"Lisa: Dad, we did something horrible!
Homer: Did you wreck the car?
Homer: Did you raise the dead?
Homer: But the cars okay?
Bart & Lisa: Uh-huh.
Homer: All right then."
While I can't say it surprises me, it's amused me for a long time that people like Matt Drudge think Chris Rock is "dangerous." Dangerous to what, I wonder. Perhaps to their complacency. Certainly not to "family values" or "common mores" -- not if you're paying attention. I am a bit surprised, though, to hear him referred to as a 'William F***ing Buckley Conservative'.
Years ago, I saw Chris Rock on television -- probably HBO, probably "Bring the Pain", but I don't remember exactly. I do remember a bit he did about men cheating on their girlfriends. He started by signalling his intent -- showing the club, as it were: "Men are stupid. Because you know you're gonna get caught." He does it to be fair, maybe, or maybe to prove that even after he's signalled that he's going to drop a hammer on them, he'll still sucker the men in the audience in. Which he proceeded to do, describing how natural it was to want to cheat, how easy it should be to lie -- if, of course, men weren't stupid. And, more important, if they didn't know damn well they deserved to get caught.
Rock is a stealth moralist. He's a preacher to the pop-cultural -- a wandering rabbi or imam, ministering to the barflies by telling stories in terms they can understand and that will elicit enough of their empathy to make them stretch their minds and consider their world. It's an old and proud tradition (as old probably as storytelling), realized with a wide array of techniques. My favorite contemporary example is Matt Groening's marvellous creation, The Simpsons, which panders to our baser instincts and then springs the trap on us by making its characters renounce their ill-gotten gains in the service of What's Right. Rock's technique is similar: He lulls his audience into a false sense of security, and then explains in quick, brutal strokes that anyone he's suckered is a fool. And a morally depraved fool, at that.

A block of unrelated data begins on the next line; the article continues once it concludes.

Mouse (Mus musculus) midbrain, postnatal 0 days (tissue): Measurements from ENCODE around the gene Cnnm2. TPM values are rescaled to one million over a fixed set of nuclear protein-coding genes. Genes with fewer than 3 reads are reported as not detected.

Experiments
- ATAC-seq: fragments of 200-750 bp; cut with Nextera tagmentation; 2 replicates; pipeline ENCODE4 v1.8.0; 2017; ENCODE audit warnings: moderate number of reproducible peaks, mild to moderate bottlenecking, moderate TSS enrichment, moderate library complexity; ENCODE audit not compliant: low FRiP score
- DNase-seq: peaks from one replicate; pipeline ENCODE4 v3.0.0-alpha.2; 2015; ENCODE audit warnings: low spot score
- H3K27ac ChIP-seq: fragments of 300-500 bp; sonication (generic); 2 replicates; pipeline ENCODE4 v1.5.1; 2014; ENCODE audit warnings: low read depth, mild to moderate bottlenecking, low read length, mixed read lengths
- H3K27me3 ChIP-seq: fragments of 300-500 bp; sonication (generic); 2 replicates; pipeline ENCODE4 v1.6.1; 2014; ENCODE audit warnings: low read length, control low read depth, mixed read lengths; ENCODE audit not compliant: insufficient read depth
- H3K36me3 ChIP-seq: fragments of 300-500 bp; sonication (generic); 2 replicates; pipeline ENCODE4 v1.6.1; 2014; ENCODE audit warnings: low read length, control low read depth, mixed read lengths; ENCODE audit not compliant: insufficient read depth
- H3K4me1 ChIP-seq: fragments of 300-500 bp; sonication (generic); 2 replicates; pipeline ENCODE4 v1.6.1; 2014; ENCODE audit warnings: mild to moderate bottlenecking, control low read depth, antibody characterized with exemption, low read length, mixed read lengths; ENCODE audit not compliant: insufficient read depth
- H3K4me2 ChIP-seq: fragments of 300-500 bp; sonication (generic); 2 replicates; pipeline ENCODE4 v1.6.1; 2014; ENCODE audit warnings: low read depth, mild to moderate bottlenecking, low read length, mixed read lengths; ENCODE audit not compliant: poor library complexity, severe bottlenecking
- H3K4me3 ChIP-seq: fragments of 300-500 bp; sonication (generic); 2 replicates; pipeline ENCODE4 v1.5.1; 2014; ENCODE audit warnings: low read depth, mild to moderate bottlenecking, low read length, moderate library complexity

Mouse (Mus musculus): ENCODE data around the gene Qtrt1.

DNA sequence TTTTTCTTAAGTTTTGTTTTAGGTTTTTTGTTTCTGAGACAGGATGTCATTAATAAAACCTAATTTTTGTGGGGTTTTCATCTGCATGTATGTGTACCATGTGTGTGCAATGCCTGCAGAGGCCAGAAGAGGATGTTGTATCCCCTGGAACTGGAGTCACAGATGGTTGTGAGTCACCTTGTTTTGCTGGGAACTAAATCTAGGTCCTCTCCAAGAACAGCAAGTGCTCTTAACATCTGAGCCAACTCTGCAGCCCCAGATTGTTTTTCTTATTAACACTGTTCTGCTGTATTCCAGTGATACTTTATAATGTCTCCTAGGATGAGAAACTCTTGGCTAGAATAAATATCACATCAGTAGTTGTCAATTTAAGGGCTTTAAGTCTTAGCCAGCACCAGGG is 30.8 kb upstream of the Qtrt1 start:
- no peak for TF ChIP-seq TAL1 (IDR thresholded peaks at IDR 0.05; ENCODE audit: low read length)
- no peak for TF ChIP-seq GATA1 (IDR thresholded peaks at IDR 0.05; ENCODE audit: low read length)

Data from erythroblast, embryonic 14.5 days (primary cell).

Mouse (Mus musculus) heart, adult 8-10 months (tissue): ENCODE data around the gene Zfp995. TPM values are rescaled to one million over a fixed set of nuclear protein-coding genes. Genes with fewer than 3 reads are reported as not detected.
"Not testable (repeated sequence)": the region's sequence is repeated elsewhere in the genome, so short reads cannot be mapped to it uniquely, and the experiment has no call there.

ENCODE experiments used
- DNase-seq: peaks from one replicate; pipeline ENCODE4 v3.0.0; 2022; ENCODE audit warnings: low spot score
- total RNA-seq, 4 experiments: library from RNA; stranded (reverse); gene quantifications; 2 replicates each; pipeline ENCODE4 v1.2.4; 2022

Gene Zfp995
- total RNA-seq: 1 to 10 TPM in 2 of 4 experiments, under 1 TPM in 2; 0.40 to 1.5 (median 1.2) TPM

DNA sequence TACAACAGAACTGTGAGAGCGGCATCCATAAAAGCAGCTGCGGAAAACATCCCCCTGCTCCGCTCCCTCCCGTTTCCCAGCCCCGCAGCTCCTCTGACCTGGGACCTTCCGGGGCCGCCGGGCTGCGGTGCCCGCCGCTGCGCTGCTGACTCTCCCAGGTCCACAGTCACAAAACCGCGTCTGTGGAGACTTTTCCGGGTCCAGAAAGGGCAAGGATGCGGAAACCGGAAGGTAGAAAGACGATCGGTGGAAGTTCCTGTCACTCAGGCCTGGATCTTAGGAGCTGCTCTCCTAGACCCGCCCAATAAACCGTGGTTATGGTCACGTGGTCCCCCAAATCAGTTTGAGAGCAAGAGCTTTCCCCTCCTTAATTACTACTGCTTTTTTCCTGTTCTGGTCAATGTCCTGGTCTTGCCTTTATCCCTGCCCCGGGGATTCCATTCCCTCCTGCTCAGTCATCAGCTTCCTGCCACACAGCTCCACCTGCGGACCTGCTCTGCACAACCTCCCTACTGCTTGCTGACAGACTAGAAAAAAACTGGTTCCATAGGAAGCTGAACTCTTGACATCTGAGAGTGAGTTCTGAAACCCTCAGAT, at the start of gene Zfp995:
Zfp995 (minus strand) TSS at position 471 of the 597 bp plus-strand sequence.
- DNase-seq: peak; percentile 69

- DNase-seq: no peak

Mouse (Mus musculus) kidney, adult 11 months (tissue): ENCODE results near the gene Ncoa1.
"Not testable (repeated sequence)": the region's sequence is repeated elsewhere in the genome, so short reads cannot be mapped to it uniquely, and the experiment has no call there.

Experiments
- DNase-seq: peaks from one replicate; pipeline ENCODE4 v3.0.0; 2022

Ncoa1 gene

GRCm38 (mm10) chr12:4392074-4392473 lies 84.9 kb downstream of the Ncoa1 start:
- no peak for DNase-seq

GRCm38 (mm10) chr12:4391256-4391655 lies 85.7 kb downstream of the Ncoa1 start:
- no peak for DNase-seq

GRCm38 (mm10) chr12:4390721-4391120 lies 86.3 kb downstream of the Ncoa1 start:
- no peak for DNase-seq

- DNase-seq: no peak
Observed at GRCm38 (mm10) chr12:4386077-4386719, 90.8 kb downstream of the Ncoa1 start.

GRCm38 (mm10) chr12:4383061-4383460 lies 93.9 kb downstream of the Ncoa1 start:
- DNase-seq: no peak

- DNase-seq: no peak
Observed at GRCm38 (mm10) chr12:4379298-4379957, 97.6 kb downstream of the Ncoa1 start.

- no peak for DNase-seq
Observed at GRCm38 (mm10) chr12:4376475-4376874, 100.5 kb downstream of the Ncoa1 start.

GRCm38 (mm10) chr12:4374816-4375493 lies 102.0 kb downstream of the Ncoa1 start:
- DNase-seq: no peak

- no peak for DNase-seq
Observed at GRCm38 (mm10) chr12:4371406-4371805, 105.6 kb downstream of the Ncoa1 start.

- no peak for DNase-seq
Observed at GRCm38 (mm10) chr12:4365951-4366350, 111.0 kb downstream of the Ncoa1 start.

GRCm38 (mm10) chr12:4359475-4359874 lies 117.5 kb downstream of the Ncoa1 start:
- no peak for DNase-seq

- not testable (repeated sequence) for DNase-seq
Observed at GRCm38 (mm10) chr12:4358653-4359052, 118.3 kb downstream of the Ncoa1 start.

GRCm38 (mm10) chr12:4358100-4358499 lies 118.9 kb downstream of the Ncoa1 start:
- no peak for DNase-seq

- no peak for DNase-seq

What Rock's not is a 'William F***ing Buckley Conservative', as John Swansburg seems to think he is. Raising your daughters to not be strippers, or suggesting that single mothers ought to put their children before Girls Night at least most of the time, or suggesting that abortion might be a little too cavalierly chosen, are not "Red State Red" conservative positions: They're mainstream moderate American moral positions, shared by the vast majority of adult "Blue" and "Red" state residents, and anyone who suggests otherwise is buying into the Republican framing myth that holds that True American Values are right-wing religious conservative values. They're not actually religious values at all, and what's more, they're not communicated via religion -- at least, not in a healthy, functioning society they're not. In a healthy family, they're communicated by example. Children learn responsible and moral behavior by watching their parents, their extended family, their neighbors, and the people they meet in daily life.
What Rock is, is Lenny Bruce with tamed demons, or George Carlin with more integrity. Any good comic keeps a few demons in the closet to feed him material; but if they're smart (and probably a little lucky), then sometimes, just sometimes, they learn to tame them without losing the energy the demons feed them.
Chris Rock is also another important thing: He's a professional, just like Whoopee Goldberg or Billy Crystal. Personally, I expect his impact on the quality (moral or otherwise) of the show to be positive.